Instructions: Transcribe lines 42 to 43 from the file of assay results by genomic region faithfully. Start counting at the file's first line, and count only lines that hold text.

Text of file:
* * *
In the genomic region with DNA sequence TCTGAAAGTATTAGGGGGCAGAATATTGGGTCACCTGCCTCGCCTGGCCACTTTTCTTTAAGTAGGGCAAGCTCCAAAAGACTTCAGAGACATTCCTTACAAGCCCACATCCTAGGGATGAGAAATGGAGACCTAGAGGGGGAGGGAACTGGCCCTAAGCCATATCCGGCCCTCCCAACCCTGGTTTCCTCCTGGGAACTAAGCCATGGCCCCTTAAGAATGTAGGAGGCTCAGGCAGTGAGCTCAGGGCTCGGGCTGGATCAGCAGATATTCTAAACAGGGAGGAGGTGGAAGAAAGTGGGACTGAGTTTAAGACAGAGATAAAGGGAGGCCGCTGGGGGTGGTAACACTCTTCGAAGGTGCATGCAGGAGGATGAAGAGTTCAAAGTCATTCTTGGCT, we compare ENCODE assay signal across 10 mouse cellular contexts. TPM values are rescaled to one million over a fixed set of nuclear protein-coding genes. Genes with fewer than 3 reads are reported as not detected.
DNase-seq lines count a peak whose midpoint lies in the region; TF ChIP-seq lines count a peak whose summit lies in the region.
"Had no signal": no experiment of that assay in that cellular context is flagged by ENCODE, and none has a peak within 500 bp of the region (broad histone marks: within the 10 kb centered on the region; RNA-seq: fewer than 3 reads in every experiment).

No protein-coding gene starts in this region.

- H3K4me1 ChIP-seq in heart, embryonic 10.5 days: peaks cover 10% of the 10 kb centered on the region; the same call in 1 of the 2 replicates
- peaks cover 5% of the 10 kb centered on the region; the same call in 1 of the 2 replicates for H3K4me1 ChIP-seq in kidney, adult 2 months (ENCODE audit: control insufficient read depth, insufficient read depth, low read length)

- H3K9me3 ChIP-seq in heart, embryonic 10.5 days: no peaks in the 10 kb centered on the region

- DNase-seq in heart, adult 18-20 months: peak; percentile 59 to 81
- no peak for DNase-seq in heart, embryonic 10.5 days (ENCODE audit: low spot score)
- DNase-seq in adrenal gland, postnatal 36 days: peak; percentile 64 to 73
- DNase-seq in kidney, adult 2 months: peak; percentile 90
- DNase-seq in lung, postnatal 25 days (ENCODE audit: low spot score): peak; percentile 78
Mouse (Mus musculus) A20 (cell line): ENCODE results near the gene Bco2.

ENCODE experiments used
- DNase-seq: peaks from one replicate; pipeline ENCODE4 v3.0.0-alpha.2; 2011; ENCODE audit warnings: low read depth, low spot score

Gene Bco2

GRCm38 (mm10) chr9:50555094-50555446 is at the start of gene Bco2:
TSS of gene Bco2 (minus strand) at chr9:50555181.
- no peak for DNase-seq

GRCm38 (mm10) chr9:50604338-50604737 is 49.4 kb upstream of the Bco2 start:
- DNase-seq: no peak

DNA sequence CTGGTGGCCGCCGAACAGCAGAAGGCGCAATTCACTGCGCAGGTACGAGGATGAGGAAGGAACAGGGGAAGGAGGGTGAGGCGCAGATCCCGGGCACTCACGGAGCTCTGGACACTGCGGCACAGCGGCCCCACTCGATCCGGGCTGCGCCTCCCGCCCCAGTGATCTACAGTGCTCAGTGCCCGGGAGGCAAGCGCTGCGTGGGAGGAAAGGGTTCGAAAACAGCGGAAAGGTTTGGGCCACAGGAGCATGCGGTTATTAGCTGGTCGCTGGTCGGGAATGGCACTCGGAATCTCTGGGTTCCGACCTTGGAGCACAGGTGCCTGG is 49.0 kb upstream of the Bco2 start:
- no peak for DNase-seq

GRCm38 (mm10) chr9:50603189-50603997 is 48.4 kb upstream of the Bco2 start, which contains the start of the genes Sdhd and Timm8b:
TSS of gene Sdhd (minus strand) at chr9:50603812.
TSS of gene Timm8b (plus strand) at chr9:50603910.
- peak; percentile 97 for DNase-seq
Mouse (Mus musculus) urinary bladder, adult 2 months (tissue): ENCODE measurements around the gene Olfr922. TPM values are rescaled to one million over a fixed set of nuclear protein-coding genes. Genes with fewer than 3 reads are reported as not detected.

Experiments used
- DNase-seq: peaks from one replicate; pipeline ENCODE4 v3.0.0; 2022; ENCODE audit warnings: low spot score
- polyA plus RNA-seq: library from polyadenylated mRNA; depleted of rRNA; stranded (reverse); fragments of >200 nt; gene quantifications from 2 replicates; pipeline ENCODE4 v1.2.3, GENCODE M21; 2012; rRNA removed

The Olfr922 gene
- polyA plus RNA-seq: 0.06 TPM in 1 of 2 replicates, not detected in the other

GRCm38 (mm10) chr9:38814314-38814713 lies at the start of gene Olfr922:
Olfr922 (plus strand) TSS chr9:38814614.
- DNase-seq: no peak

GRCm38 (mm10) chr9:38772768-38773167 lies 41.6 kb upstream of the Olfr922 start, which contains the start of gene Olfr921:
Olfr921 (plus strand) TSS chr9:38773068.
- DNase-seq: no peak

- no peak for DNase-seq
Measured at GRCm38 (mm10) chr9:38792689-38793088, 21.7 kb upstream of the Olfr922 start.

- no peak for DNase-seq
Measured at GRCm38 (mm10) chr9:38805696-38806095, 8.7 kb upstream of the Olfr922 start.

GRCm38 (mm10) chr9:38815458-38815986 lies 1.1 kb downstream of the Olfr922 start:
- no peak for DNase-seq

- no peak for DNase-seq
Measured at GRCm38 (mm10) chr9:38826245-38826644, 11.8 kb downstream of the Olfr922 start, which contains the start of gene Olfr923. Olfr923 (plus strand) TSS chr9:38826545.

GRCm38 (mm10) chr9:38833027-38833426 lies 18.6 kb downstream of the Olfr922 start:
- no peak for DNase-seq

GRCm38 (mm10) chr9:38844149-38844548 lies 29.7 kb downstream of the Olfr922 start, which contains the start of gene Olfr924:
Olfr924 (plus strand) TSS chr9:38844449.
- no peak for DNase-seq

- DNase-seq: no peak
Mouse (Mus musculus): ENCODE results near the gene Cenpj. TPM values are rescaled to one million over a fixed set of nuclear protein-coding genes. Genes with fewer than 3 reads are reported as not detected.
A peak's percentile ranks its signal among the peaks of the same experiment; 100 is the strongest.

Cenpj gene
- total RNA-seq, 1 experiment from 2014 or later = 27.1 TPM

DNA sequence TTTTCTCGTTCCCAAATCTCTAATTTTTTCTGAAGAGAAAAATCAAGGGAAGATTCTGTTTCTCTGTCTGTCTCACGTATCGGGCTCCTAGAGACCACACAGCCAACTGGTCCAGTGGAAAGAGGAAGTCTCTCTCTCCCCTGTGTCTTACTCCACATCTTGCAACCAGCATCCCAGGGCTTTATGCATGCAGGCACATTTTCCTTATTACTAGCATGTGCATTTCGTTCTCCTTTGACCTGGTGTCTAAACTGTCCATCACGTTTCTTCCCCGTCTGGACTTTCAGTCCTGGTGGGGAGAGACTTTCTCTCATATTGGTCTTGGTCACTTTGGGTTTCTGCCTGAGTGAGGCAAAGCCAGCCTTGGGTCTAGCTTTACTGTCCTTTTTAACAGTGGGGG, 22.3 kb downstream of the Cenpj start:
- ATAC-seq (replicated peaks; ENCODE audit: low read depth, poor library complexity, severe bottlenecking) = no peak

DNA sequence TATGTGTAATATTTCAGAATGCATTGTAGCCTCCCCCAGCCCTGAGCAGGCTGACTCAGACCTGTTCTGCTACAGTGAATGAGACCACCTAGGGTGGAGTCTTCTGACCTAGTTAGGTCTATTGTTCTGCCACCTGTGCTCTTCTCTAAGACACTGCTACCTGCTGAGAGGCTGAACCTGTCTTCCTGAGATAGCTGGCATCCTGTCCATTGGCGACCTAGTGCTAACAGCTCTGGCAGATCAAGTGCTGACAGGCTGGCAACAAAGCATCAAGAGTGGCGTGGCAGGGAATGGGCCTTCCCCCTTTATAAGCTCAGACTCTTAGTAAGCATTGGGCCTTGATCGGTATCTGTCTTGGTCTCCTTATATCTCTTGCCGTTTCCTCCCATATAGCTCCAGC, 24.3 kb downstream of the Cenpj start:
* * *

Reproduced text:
- no peak for DNase-seq
Measured at GRCm38 (mm10) chr9:38805696-38806095, 8.7 kb upstream of the Olfr922 start.